November 2, 1969
Toronto, ON CA
Good Times Bad Times (intro) ~ Communication Breakdown (incl. Bluebird), I Can't Quit You Baby, Heartbreaker, Dazed and Confused, White Summer / Black Mountainside, Babe I'm Gonna Leave You (incl. Ramble On (lyrics), What Is and What Should Never Be, Moby Dick, How Many More Times, C'Mon Everybody.
2 shows: 5pm and 8:30pm
|Click here to view the 1969 Tour Book|
While in Toronto, John Bonham picks up a miniature set of drums for his three year old son Jason: "I've bought him a great set of miniature drums. It's an absolutely perfect replica down to the bass drum pedal and hi-hat. Even I can play them. They are Japanese made and I saw them in a shop in Toronto. They weren't really for sale and were just on display. But I offered them a hundred dollars and bought them." (M.M., Dec. 1969)
Press Reviews: The flight of the Led Zeppelin
"Everybody comfortable? 'cos we won't start until you are!" Showmanship and artistry marked the Led Zeppelin concert at the O'Keefe Centre on Sunday. The surroundings weren't exactly the best for the creation of a relaxed, involved, groovy audience - but the heavy music in the darkness slowly loosened the crowd and relaxed the people, but never to that point of uninhibited hysteria that the Zeppelin seem to expect.
Rock is becoming an art - It became very obvious as the Zeppelin took the stage that rock music is now an art which, at peak performance, is experimenting with combinations of electronic sounds and voices. Rock is closest to achieving the function of pop art – in interpreting the industrial environment of machines - and motors to people.
But the Edward Bear, who are supposedly a new and fast-moving Canadian group first disgraced themselves with uncoordinated, loud and clumsy derivative noise. Don't bother about their first album which is to be dumped on the market soon.
Theatre is a large part of the success of a rock concert - the dance of singers and players, exhibiting slim and graceful bodies to the virile music, the element of surprise and old-fashioned carnival showmanship.
After a long and absorbing drum solo called 'Moby Dick' the Led Zeppelin wound up with the last, important component of good rock - audience reaction, as they moved us out of the theatre, still rocking and clapping our hands, the formal and straight atmosphere of the 0' Keefe blown to kingdom come. (by By J. ALBRIGHT, York University, Nov. 5, 1969)
Zeppelins Don't Bomb
At the O'Keefe Centre Sunday afternoon things seemed to be dying a slow and painful death until Led Zeppelin came on stage and took charge — singer Robert Plant wearing snakeskin boots, lead guitar Jimmy Page in shiny brown patent leather boots and shiny mauve pants that looked as though they were sewn right on him, bassist John Paul Jones, and drummer John Bonham, all of them with flowing shoulder length hair. Plant s first comment was, "this is all very Establishment, isn't it", but it was obvious from the start that neither he nor the rest of the group was going to let it bother them.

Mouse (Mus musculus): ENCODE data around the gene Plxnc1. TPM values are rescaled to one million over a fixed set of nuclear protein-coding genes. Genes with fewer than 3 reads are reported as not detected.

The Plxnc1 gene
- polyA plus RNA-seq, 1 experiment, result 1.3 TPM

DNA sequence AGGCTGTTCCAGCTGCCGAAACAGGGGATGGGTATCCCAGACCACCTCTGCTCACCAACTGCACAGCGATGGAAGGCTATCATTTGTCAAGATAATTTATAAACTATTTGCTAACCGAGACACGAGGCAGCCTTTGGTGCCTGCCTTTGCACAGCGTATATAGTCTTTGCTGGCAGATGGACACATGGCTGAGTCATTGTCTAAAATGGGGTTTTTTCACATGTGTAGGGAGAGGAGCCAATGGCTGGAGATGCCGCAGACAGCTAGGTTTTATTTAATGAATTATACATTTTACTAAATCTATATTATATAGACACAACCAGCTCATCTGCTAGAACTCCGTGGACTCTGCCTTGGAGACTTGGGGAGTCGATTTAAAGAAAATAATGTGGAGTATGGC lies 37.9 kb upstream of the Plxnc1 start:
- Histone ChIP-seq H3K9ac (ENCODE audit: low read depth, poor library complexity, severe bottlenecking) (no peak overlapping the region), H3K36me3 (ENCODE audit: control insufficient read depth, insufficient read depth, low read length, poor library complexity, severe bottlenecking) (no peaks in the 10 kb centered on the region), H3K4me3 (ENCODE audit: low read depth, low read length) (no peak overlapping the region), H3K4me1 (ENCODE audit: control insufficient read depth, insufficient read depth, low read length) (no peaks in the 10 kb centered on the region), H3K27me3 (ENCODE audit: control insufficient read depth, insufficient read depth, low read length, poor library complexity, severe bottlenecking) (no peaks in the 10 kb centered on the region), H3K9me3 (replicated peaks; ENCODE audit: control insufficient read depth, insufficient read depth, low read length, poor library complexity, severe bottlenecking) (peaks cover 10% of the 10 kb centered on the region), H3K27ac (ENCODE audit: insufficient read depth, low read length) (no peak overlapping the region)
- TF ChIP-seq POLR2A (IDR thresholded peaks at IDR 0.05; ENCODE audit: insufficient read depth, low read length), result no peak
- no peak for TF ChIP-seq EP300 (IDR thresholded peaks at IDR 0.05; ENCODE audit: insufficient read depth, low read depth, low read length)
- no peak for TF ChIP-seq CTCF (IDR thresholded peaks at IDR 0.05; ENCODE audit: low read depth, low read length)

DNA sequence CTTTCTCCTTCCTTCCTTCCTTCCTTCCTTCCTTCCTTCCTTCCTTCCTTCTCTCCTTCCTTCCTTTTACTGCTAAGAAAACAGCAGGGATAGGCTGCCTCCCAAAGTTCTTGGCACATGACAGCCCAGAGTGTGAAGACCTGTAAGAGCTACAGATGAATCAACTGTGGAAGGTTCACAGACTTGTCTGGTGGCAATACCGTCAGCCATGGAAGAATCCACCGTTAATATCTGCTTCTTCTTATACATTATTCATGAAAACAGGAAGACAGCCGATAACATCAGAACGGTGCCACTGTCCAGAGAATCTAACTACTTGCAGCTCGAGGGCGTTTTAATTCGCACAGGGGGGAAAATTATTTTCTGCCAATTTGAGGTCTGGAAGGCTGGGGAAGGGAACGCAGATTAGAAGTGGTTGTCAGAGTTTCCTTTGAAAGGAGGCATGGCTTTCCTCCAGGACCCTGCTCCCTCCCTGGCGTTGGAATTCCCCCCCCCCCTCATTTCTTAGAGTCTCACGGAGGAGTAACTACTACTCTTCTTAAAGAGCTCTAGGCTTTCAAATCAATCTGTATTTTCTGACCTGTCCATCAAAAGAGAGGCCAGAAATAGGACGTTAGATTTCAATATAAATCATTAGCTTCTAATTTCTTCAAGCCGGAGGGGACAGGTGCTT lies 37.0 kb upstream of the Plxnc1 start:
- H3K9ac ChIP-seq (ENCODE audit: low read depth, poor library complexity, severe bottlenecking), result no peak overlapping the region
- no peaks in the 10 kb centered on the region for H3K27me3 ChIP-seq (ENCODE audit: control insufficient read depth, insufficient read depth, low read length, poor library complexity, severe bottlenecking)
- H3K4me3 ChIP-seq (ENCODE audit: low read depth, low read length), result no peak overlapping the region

They broke into "Communication Breakdown" — several thousand watts of music power, a gale of sound organized into thrusting bass lines, shattering chords and hypnotic rhythms and the audience forgot what a down O'- Keefe Centre was.
Jimmy Page was probably playing as well as he ever has, producing dazzling runs and dizzying slides of tremendous drive and force which his four sets of loudspeakers put across with soul-shaking intensity. Robert Plant's personality, expressed through his voice, is equally powerful. He doesn't sing lyrics as much as screams, yells, and moans of pure emotion. Together the two of them strut and dance around the stage, showing off like a pair of roosters.
Led Zeppelin's appeal is hard to pin down, and can really only be experienced live. At first the appeal seems to be based on sex, and the erotic does play an important part. But sex is there only because it is the only emotion basic enough and powerful enough to match the elemental passion of their music. This music is not complicated. It is in fact deliberately simplified in some aspects, using simple chord structures, and often very repetitive. Yet this is necessary to effectively convey its awesome and hypnotic power.
Led Zeppelin gets right to the heart of rock, and this is why their concert was so good. It's man's use of the unlimited power that machines have given him as an extension of his will, applied to music. There may be other groups more musical in a general way than Led Zeppelin, but none with a better understanding of the power of rock, and then they play live nothing, not even O'Keefe Centre, can get in their way. [U of T Varsity, Nov. 7, 1969 – by N. Schmidt]